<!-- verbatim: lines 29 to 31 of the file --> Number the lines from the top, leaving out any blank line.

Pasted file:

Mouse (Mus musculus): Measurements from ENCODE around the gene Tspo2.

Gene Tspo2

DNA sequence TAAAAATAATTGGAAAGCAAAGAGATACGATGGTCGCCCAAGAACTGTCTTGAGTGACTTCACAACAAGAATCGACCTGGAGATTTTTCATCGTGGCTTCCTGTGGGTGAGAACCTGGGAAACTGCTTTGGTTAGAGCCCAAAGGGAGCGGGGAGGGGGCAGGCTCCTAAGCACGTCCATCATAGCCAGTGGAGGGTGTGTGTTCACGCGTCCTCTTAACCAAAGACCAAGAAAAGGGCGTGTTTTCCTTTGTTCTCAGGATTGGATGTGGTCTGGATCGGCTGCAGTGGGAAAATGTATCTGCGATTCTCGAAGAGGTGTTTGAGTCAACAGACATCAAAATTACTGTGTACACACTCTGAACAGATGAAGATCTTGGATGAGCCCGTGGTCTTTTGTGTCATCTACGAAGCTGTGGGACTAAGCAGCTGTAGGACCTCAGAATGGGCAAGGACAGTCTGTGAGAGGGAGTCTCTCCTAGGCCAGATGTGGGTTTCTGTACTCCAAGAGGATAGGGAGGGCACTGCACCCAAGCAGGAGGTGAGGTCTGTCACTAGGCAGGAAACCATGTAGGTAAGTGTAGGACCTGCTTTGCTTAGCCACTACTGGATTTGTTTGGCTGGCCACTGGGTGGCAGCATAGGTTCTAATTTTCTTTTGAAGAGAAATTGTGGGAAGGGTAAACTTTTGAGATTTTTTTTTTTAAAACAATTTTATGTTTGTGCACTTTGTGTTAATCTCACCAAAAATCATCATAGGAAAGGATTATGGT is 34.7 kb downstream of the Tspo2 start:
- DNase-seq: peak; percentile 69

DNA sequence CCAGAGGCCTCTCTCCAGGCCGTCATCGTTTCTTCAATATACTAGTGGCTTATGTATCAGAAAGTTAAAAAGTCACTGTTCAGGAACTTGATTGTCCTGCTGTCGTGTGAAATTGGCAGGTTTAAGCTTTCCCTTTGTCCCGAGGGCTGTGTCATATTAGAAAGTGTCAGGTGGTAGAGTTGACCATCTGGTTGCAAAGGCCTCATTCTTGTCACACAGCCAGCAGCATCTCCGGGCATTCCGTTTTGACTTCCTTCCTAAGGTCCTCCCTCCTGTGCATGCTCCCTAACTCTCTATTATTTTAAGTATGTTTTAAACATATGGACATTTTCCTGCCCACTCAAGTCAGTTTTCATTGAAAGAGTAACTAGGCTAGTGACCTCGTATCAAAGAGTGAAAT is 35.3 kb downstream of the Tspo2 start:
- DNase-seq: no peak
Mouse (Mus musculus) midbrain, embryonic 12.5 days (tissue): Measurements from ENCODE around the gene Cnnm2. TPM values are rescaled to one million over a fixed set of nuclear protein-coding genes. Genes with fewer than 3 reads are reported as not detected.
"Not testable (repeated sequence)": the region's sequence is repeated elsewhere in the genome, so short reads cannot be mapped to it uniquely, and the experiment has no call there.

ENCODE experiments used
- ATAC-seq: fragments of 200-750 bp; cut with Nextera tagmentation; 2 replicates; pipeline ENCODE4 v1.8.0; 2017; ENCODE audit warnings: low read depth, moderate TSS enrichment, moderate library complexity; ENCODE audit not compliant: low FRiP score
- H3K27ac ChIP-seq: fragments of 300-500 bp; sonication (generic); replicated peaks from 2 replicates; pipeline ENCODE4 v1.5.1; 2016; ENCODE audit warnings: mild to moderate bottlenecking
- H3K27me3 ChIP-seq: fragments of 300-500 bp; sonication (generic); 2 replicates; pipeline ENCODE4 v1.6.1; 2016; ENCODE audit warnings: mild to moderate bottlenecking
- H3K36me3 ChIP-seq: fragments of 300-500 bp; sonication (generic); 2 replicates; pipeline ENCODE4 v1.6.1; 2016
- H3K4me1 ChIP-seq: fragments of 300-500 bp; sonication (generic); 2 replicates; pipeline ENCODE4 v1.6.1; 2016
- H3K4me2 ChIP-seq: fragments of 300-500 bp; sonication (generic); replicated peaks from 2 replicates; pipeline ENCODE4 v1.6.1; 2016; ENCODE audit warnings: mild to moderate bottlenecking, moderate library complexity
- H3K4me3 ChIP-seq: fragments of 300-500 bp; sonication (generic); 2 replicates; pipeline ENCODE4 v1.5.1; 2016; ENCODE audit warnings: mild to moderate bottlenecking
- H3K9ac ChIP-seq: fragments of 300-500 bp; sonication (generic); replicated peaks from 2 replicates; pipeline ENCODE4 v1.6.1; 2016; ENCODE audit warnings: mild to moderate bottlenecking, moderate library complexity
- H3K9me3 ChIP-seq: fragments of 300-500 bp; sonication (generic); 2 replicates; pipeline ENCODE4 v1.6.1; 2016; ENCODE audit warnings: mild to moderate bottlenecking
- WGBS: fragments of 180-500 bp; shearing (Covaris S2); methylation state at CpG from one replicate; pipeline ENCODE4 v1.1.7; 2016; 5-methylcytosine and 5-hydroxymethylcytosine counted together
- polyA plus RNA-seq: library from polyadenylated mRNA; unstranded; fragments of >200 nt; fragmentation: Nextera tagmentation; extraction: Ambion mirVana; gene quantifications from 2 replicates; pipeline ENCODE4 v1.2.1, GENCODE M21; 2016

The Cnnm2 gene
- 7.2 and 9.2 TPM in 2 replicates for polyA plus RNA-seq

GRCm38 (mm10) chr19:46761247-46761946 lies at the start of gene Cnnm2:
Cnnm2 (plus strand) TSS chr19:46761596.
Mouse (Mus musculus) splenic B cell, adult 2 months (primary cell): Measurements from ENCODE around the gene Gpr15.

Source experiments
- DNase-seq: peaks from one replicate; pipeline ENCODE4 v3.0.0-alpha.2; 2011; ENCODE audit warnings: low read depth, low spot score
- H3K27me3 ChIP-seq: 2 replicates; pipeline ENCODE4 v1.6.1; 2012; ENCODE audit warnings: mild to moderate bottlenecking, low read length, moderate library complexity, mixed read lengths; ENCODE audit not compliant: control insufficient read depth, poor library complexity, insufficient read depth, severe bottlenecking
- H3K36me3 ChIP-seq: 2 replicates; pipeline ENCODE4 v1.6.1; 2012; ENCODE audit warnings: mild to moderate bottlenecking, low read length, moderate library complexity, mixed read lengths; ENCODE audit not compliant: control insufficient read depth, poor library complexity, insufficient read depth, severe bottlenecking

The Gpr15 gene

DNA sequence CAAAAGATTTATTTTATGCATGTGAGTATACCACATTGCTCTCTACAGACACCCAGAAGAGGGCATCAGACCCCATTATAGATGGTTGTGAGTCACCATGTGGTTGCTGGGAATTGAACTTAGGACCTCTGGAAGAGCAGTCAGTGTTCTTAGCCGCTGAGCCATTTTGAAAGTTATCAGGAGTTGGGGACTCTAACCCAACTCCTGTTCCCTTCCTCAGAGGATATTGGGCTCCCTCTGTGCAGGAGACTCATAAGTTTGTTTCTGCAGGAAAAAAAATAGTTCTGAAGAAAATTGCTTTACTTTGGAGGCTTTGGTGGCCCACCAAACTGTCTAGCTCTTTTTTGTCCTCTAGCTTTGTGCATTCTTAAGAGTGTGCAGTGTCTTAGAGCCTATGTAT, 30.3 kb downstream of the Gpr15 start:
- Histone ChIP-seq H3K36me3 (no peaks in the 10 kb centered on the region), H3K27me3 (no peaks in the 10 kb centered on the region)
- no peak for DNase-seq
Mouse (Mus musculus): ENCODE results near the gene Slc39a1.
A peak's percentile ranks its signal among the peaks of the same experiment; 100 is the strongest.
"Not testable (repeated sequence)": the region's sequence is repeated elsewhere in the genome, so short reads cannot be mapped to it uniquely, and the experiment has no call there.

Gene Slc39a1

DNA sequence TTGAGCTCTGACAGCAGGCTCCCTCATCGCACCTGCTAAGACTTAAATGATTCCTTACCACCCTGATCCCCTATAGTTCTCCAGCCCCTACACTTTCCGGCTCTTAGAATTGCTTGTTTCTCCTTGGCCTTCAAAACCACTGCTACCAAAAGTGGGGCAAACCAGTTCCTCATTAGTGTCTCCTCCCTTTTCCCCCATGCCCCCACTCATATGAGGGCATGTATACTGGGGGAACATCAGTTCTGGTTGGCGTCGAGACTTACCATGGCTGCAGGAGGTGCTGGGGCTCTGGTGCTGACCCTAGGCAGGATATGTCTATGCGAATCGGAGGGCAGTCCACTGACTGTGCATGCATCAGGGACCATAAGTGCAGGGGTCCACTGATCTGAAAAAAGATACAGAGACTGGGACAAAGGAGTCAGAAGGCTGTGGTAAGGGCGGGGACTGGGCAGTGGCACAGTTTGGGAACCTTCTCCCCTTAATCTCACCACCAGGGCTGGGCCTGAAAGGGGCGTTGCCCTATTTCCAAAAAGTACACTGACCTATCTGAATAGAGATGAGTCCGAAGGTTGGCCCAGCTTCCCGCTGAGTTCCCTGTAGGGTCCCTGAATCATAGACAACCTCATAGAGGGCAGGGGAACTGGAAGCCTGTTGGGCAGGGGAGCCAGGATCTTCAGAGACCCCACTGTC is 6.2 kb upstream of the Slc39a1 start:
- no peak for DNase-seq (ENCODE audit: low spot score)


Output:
- H3K36me3 ChIP-seq: 2 replicates; pipeline ENCODE4 v1.6.1; 2012; ENCODE audit warnings: mild to moderate bottlenecking, low read length, moderate library complexity, mixed read lengths; ENCODE audit not compliant: control insufficient read depth, poor library complexity, insufficient read depth, severe bottlenecking

The Gpr15 gene

DNA sequence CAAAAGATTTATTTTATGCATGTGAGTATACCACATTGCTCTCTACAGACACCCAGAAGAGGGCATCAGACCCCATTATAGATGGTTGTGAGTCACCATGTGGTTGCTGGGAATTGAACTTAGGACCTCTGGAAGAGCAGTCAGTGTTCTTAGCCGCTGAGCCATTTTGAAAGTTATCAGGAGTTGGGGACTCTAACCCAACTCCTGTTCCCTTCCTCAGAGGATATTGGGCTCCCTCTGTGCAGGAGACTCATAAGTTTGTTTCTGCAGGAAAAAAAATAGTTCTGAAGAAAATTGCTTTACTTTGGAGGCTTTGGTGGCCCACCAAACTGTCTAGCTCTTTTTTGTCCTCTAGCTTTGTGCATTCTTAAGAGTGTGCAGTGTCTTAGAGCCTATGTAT, 30.3 kb downstream of the Gpr15 start: